- Количество слайдов: 112
MONETARY AND FISCAL POLICIES Barbulean
STAGES OF INFLATION • 1. CREEPING INFLATION (0%-3%) • 2. WALKING INFLATION ( 3% - 7%) • 3. RUNNING INFLATION (10% - 20 %) • 4. HYPER INFLATION ( 20% and abv)
TYPES OF INFLATION 1. Demand Pull Inflation 2. Cost Push Inflation
Causes of Inflation • 1. Demand pull Inflation Causes for Increase in Demand : a) b) c) d) e) f) Increase in Money Supply Increase in Black Marketing Increase in Hoarding Repayment of Past Internal Debt Increase in Exports Deficit Financing
Cont………. g)Increase in Income h)Demonstration Effect i)Increase in Black money j) Increase in Credit facilities
Cont…. • 2) Cost Push Inflation Causes for Increase in Cost : a) Increase in cost of raw materials b) Shortage of Supplies c) Natural calamities d) Industrial Disputes e) Increase in Exports f) Increase in Wages g) Increase in Transportation Cost h) Huge Expenditure on Advertisement
Effects of Inflation • Inflation can have positive and negative effects on an economy. Negative effects of inflation include loss in stability in the real value of money and other monetary items over time; uncertainty about future inflation may discourage investment and saving, and high inflation may lead to shortages of goods if consumers begin hoarding out of concern that prices will increase in the future. Positive effects include a mitigation of economic recessions, and debt relief by reducing the real level of debt.
What is the Monetary Policy? • The Monetary and Credit Policy is the policy statement, traditionally announced twice a year, through which the Federal Reserve Bank seeks to ensure price stability for the economy. These factors include - money supply, interest rates and the inflation. In banking and economic terms money supply is referred to as M 3 - which indicates the level (stock) of legal currency in the economy. Besides, the Fedalso announces norms for the banking and financial sector and the institutions which are governed by it.
How is the Monetary Policy different from the Fiscal Policy? • The Monetary Policy regulates the supply of money and the cost and availability of credit in the economy. It deals with both the lending and borrowing rates of interest for commercial banks. • The Monetary Policy aims to maintain price stability, full employment and economic growth. • The Monetary Policy is different from Fiscal Policy as the former brings about a change in the economy by changing money supply and interest rate, whereas fiscal policy is a broader tool with the government. • The Fiscal Policy can be used to overcome recession and control inflation. It may be defined as a deliberate change in government revenue and expenditure to influence the level of national output and prices.
What are the objectives of the Monetary Policy? • The objectives are to maintain price stability and ensure adequate flow of credit to the productive sectors of the economy. Stability for the national currency (after looking at prevailing economic conditions), growth in employment and income are also looked into. The monetary policy affects the real sector through long and variable periods while the financial markets are also impacted through short -term implications.
Fed’s Tools of Monetary Control The Fed has 3 “tools” in its monetary toolbox: 1) Changing the Reserve Requirement 2) Open-Market Operations (buying & selling government securities performed by the Federal Open. Market Committee) 3) Changing the Discount Rate . D. R. O
Monetary Policy Tools CONTROLLING THE MONEY SUPPLY THROUGH BANKS THE RESERVE REQUIREMENT • • Reserves are deposits that banks have received but have not loaned out. In the U. S. we have a fractional reserve banking system: – banks hold a fraction of the money deposited as reserves and lend out the rest.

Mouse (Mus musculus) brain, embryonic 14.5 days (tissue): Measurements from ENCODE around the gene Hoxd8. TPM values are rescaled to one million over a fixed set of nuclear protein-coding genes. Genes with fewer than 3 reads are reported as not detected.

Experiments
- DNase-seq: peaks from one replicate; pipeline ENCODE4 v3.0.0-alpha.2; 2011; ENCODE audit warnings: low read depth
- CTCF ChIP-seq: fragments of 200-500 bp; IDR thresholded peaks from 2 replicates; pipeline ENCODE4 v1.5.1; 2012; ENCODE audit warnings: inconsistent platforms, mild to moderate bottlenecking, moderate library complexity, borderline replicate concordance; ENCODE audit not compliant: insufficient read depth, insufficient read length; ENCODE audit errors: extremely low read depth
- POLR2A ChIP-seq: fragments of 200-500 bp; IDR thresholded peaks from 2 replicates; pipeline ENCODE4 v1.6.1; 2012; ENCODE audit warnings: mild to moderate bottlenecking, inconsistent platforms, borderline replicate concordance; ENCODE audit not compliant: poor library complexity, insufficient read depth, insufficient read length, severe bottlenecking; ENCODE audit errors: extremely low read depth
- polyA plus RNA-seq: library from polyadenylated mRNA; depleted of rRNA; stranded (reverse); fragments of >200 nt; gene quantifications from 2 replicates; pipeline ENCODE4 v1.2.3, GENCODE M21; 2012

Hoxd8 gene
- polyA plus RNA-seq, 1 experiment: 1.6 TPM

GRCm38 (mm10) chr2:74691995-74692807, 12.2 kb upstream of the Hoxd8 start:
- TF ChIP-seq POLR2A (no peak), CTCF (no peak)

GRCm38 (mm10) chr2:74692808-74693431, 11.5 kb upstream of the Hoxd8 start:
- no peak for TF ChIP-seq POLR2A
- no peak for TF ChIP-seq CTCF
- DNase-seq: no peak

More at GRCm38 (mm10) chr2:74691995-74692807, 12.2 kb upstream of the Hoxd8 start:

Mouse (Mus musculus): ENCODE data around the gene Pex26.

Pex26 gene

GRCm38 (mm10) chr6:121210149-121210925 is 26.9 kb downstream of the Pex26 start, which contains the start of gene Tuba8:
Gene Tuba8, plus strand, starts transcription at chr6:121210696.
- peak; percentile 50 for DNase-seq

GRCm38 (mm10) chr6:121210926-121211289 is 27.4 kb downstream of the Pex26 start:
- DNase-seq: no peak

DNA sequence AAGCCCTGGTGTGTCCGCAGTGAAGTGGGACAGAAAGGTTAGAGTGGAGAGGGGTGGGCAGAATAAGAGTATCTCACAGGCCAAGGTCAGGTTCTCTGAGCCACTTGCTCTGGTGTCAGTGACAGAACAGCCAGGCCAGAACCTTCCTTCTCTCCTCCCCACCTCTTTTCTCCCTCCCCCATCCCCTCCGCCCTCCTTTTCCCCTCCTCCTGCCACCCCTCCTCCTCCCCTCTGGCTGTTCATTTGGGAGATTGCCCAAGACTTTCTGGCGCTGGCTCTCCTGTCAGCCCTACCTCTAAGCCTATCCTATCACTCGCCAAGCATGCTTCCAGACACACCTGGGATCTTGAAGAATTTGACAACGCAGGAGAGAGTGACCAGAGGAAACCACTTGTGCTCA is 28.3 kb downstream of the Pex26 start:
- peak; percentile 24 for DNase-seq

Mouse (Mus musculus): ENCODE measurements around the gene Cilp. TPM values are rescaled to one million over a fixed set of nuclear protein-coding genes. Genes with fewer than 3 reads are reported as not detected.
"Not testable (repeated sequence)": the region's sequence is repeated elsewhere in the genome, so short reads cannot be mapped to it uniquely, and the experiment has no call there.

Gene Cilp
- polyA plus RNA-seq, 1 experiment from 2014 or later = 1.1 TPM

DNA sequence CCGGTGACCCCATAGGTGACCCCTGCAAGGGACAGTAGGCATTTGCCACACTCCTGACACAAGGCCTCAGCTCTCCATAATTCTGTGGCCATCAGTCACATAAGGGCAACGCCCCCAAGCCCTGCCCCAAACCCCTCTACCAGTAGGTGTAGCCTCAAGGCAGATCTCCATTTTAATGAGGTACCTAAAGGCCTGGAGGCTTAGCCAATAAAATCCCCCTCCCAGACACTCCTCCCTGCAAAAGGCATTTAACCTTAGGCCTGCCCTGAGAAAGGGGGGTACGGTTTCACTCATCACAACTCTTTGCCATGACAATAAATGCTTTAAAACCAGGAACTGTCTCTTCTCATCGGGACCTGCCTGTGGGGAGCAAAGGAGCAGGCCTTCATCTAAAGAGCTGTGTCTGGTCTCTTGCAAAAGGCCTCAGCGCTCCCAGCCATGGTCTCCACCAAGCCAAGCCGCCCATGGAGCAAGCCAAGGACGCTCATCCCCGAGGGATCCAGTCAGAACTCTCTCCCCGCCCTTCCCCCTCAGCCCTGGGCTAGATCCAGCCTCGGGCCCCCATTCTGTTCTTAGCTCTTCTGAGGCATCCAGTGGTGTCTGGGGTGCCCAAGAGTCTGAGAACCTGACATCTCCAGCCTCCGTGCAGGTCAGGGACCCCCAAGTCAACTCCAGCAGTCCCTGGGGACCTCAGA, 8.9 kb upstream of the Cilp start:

Monetary Policy Tools CONTROLLING THE MONEY SUPPLY THROUGH BANKS THE RESERVE REQUIREMENT The money supply in America is affected by the amount deposited in banks and the amount that banks loan out. § The fraction of total deposits that a bank has to keep as reserves is called the reserve requirement ratio. § Put another way, the reserve requirement is the amount (10%) of a bank’s total reserves that may not be loaned out.
• Open Market Operations: the buying and selling of U. S. securities (national debt in the form of bonds) by the Fed. – This is the primary tool used by the Fed. – Fed buys bonds – the money supply expands: • bond buyers acquire money • bank reserves increase, placing banks in a position to expand the money supply through the extension of additional loans. – Fed sells bonds – the money supply contracts: • bond buyers give up money for securities • bank reserves decline, causing them to extend fewer loans.
MS* MS 1 Nominal Interest Rate The Federal Reserve Controls the Money Supply, which determines the Nominal Interest Rate in the Short-Term Money Markets I* I 1 DM* Qm* Money Supply Qm 1 Note: Qm* represents M 1 Money Supply Buying bonds (securities), lowering the Reserve Requirement or lowering the Discount Rate, will put more money into the banking system. Supply of funds available in the banking system will INCREASE!!
MS 1 MS* Nominal Interest Rate I 1 The Federal Reserve Controls the Money Supply, which determines The Interest Rate I* DM* Qm 1 Qm* Money Supply Selling bonds (securities), Raising the Reserve Requirement or Raising the Discount Rate, will take money out of the banking system. Supply of funds available in the banking system will DECREASE!!
Monetary Policy Tools CONTROLLING MONEY SUPPLY THROUGH THE INTEREST RATE THE DISCOUNT RATE (Federal Funds Rate) • The Discount Rate is the interest rate the Fed charges banks for loans. u u Increasing the discount rate decreases the money supply. Decreasing the discount rate increases the money supply. “The Disco unt W indow ”
• Discount Rate: the interest rate the Fed charges banking institutions for borrowed funds. – An increase in the discount rate decreases the money supply (restrictive) because it discourages banks from borrowing from the Federal Reserve to extend new loans. – A reduction in the discount rate increases the money supply (expansionary) because it makes borrowing from the Federal Reserve less costly.